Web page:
The Cultured Egyptian Language

The Cultured Egyptian Language


The Ancient Egyptian texts reflect the high culture of the Egyptian language and people. The German Egyptologist, Adolf Erman, in his book The Literature of the Ancient Egyptians [page xxiv], wrote:

As far back as we can trace it, the Egyptian language displays signs of being carefully fostered. It is rich in metaphors and figures of speech, a “cultured language”, which “composes and thinks” for the person who writes.

The British Egyptologist Alan Gardiner, in his book Egyptian Grammar [page 4], wrote:

No less salient a characteristic of the language is its concision; the phrases and sentences are brief and to the point. Involved constructions and lengthy periods are rare, though such are found in some legal documents. The vocabulary was very rich. The clarity of Egyptian is much aided by a strict word-order. . .

The variety of subjects found in Ancient Egyptian writings is wide, including:

  1. Religious and funerary texts
  2. Business and legal records
  3. Scientific literature/documents (such as mathematical papyri)
  4. Astronomical observations
  5. Medical works
  6. Wisdom literature
  7. Meditations
  8. Letters
  9. Poetry, lyrics, and hymns
  10. Magic
  11. Egyptian stories
  12. Travel

Because there is no distinction between sacred and mundane for the Ancient Egyptians, interpretations of Egyptian texts are, to a very considerable extent, determined by the attitudes of academia involved in the work. Uninformed Western academia will (and has) come up with one kind of useless interpretation, while those who are truly studious will make a totally different interpretation of the same text, showing the knowledge and enlightenment of the Egyptians.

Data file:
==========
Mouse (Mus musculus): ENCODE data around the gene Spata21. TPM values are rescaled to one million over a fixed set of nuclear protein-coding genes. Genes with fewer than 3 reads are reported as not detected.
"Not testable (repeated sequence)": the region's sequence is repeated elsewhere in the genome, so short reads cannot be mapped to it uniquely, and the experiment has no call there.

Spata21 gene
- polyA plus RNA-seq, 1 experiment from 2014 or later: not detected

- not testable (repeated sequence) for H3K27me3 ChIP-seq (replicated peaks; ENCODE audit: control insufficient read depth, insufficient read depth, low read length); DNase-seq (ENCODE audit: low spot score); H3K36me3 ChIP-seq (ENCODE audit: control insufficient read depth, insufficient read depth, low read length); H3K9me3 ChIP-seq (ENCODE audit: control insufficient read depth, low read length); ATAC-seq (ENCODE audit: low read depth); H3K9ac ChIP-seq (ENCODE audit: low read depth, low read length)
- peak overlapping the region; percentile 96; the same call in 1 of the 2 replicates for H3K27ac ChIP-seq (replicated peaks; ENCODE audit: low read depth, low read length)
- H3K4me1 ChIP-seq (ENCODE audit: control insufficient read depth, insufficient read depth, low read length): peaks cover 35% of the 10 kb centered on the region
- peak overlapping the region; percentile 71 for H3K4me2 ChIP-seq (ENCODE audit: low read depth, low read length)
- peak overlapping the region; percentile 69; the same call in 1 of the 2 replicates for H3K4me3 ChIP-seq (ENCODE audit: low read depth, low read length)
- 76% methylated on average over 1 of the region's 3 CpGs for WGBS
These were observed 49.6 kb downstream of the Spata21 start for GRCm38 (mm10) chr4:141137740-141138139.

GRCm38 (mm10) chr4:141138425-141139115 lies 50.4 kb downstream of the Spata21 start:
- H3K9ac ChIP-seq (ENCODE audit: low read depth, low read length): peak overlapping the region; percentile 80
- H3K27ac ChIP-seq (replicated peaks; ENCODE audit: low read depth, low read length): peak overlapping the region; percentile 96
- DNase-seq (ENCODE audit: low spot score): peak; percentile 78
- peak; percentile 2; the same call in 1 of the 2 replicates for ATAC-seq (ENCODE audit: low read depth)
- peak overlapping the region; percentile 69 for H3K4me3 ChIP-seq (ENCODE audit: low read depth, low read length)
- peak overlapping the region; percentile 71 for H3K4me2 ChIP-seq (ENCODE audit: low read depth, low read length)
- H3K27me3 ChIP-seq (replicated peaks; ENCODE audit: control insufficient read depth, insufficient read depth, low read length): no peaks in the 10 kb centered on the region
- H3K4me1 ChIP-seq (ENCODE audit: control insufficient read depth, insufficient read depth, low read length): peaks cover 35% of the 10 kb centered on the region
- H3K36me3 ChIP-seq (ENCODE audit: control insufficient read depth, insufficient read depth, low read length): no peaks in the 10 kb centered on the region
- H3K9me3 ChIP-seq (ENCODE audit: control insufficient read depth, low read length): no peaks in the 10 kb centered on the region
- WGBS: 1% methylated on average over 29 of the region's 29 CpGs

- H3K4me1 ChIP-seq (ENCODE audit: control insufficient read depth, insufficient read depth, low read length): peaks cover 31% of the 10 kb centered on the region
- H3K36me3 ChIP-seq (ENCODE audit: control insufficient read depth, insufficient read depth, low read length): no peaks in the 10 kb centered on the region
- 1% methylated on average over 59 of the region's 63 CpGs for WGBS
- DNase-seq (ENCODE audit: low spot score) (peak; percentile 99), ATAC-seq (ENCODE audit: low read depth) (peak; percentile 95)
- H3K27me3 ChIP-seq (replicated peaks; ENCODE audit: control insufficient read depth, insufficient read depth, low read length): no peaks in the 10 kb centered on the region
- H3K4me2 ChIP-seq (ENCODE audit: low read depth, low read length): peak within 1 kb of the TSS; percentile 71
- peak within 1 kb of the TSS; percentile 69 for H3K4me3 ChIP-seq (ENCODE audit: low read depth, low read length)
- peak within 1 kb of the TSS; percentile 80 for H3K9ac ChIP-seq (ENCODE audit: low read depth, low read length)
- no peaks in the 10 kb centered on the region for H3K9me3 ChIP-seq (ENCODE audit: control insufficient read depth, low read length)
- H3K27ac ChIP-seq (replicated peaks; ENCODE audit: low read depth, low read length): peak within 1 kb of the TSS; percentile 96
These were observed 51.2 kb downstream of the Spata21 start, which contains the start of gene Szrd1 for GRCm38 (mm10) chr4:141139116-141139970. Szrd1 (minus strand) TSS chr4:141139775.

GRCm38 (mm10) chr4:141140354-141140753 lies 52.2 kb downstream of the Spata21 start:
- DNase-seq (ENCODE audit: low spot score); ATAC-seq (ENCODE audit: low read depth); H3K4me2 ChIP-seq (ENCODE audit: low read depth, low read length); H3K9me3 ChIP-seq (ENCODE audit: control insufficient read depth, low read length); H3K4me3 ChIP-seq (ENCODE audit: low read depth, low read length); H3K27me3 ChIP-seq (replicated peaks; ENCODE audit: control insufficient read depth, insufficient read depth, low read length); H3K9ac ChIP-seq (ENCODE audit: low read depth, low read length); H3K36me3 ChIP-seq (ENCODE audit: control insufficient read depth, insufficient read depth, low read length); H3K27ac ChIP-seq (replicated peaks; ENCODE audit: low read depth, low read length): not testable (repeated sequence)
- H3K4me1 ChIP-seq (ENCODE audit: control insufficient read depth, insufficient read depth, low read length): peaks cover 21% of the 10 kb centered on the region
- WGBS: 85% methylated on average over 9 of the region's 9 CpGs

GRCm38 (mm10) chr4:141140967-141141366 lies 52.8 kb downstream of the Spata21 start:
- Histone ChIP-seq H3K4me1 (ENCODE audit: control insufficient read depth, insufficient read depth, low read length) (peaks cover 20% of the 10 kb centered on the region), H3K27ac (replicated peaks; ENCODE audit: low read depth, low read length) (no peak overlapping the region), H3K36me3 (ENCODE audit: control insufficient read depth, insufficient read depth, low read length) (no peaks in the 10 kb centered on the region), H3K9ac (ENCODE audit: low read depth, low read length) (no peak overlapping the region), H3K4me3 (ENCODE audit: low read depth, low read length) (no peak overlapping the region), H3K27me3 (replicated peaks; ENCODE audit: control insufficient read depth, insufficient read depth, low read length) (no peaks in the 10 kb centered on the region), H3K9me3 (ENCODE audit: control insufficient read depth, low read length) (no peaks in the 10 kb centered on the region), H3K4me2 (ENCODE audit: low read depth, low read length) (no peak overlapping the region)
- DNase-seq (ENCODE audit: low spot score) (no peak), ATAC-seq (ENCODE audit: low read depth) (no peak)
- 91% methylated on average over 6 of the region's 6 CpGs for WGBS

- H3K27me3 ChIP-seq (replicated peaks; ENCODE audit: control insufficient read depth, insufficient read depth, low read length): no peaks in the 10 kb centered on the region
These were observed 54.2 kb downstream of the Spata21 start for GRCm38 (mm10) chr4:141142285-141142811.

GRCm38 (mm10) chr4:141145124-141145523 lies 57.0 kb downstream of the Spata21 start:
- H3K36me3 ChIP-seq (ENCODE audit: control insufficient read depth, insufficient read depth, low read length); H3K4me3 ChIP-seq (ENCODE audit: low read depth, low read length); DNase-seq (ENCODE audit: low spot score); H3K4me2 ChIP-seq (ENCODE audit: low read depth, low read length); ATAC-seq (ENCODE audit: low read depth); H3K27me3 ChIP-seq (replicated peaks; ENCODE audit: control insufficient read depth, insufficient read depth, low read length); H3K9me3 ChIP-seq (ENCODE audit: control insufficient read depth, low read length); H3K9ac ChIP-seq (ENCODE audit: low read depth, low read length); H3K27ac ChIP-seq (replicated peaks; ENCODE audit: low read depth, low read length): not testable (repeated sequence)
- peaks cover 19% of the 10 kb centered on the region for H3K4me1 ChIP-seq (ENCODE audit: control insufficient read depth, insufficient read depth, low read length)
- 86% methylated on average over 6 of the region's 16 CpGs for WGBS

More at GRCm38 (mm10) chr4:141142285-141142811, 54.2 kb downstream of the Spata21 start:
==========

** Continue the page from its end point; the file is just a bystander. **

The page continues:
Egyptians were able to utilize writings in all aspects of their lives by inventing excellent writing materials and books. They used writing materials of leather, stone, wood, and papyrus, as opposed to the Minoan-Mycenean, Babylonians, and others who had to imprint their signs on clay, a procedure that has produced the unpleasant crude shapes of cuneiform.

The Ancient Egyptians manufactured books by gumming separate sheets of papyrus together; and there are magnificent manuscripts measuring 65 and 130 ft. [20 and 40 m]. The Egyptians utilized pens and ink of indestructible permanence, which they ground on wooden palettes. These writing surfaces and tools were plentiful, allowing the scribes to write manuscripts drawn in clear, elegant, round, firm signs. Using a pen (instead of a pointed tool) results in more round-shaped letters.

[For more information about the subjects in this chapter read four publications by Moustafa Gadalla, as follows:
The Ancient Egyptian Alphabetical Letters of Creation Cycle
The Ancient Egyptian Universal Writing Modes
The Musical Aspects of The Ancient Egyptian Vocalic Language
The Egyptian Hieroglyph Metaphysical Language]


[An excerpt from Ancient Egyptian: Culture Revealed, Second Edition by Moustafa Gadalla]